Publication 7560

Agnew N. M. & Brown J. L. (1989) Foundations for a model of knowing II. Fallible but functional knowledge. Canadian Psychology 30(2): 168–183. Fulltext at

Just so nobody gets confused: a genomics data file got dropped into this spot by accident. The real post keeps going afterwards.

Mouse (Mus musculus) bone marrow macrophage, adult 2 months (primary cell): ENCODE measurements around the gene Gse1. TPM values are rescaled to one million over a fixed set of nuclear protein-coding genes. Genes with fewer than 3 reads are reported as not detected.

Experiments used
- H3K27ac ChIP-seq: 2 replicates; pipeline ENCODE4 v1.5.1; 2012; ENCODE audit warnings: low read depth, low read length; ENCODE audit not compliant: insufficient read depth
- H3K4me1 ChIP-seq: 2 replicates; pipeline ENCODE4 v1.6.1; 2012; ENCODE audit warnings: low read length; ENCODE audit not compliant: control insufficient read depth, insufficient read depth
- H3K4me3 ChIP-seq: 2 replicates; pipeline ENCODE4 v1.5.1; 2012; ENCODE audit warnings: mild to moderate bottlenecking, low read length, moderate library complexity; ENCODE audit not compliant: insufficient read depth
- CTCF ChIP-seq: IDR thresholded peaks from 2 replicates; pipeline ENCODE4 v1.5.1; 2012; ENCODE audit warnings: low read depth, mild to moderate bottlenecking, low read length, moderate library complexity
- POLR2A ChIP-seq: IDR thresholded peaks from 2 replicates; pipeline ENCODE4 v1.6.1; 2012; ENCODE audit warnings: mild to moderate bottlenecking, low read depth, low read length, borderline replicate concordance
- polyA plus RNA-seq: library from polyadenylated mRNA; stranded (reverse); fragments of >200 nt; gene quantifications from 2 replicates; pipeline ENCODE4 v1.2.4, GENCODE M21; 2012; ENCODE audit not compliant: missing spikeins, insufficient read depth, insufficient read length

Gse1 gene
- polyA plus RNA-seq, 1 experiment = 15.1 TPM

An evolving theory known as “constructivism” challenges the traditional view of how we generate and revise knowledge. Constructivism helps address a major issue raised by modern scholars of the history and philosophy of science, and decision theory. The question is: How do we reduce the search and solution space of complex and changing environments to “mind size” (i.e., to fit our limited memory and computational capacity)? One emerging answer is that we rely heavily upon robust presuppositions and simplified representations of environmental structure. However, such constructed knowledge is likely to be highly fallible, relying as it must on impoverished data bases in the service of strong expectations or paradigms. In this paper we address two issues: Under what conditions can knowledge be highly fallible and at the same time be highly functional?; Can we make a plausible case, within this constructivist frame of reference, for realism, for knowledge that approximates “reality”?

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